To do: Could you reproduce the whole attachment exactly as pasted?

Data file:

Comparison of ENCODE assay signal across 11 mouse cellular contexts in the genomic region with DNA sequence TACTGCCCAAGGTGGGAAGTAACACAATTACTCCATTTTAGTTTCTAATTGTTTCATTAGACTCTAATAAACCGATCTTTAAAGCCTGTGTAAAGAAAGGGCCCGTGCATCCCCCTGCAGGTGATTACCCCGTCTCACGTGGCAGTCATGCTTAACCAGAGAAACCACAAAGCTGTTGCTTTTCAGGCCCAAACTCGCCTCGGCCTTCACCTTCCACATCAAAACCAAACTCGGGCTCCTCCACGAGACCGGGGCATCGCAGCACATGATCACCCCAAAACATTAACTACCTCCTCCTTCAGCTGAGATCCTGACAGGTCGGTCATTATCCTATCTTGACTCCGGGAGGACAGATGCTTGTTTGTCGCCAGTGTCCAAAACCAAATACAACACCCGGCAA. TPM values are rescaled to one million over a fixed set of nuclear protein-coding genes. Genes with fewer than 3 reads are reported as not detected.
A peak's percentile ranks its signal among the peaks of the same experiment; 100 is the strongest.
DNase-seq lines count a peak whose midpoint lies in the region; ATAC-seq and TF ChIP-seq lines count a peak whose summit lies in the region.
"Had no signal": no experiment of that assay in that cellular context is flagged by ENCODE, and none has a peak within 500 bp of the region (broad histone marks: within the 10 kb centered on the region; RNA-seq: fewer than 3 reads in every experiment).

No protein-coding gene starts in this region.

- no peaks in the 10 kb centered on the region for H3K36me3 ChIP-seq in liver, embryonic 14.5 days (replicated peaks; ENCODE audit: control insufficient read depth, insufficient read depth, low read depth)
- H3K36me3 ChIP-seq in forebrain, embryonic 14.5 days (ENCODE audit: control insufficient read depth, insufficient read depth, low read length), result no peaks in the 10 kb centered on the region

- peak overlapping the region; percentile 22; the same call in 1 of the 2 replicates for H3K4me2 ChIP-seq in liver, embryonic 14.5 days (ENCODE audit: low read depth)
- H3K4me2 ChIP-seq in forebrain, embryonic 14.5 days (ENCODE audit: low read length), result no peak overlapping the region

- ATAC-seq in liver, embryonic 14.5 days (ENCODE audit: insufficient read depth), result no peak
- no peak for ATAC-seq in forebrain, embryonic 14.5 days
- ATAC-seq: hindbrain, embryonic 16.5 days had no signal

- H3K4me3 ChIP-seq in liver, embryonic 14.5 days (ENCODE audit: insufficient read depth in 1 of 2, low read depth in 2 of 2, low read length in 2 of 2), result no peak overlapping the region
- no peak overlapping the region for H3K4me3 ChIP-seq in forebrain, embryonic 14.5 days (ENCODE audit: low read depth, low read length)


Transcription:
Comparison of ENCODE assay signal across 11 mouse cellular contexts in the genomic region with DNA sequence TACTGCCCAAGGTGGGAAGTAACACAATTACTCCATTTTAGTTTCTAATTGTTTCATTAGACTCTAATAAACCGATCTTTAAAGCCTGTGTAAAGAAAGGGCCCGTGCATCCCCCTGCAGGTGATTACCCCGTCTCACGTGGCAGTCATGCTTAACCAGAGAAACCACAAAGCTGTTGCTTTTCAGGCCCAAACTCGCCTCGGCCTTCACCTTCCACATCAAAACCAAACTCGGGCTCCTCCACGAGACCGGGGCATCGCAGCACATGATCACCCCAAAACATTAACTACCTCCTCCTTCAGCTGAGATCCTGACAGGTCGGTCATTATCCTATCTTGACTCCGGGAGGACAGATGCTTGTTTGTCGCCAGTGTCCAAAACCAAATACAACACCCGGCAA. TPM values are rescaled to one million over a fixed set of nuclear protein-coding genes. Genes with fewer than 3 reads are reported as not detected.
A peak's percentile ranks its signal among the peaks of the same experiment; 100 is the strongest.
DNase-seq lines count a peak whose midpoint lies in the region; ATAC-seq and TF ChIP-seq lines count a peak whose summit lies in the region.
"Had no signal": no experiment of that assay in that cellular context is flagged by ENCODE, and none has a peak within 500 bp of the region (broad histone marks: within the 10 kb centered on the region; RNA-seq: fewer than 3 reads in every experiment).

No protein-coding gene starts in this region.

- no peaks in the 10 kb centered on the region for H3K36me3 ChIP-seq in liver, embryonic 14.5 days (replicated peaks; ENCODE audit: control insufficient read depth, insufficient read depth, low read depth)
- H3K36me3 ChIP-seq in forebrain, embryonic 14.5 days (ENCODE audit: control insufficient read depth, insufficient read depth, low read length), result no peaks in the 10 kb centered on the region

- peak overlapping the region; percentile 22; the same call in 1 of the 2 replicates for H3K4me2 ChIP-seq in liver, embryonic 14.5 days (ENCODE audit: low read depth)
- H3K4me2 ChIP-seq in forebrain, embryonic 14.5 days (ENCODE audit: low read length), result no peak overlapping the region

- ATAC-seq in liver, embryonic 14.5 days (ENCODE audit: insufficient read depth), result no peak
- no peak for ATAC-seq in forebrain, embryonic 14.5 days
- ATAC-seq: hindbrain, embryonic 16.5 days had no signal

- H3K4me3 ChIP-seq in liver, embryonic 14.5 days (ENCODE audit: insufficient read depth in 1 of 2, low read depth in 2 of 2, low read length in 2 of 2), result no peak overlapping the region
- no peak overlapping the region for H3K4me3 ChIP-seq in forebrain, embryonic 14.5 days (ENCODE audit: low read depth, low read length)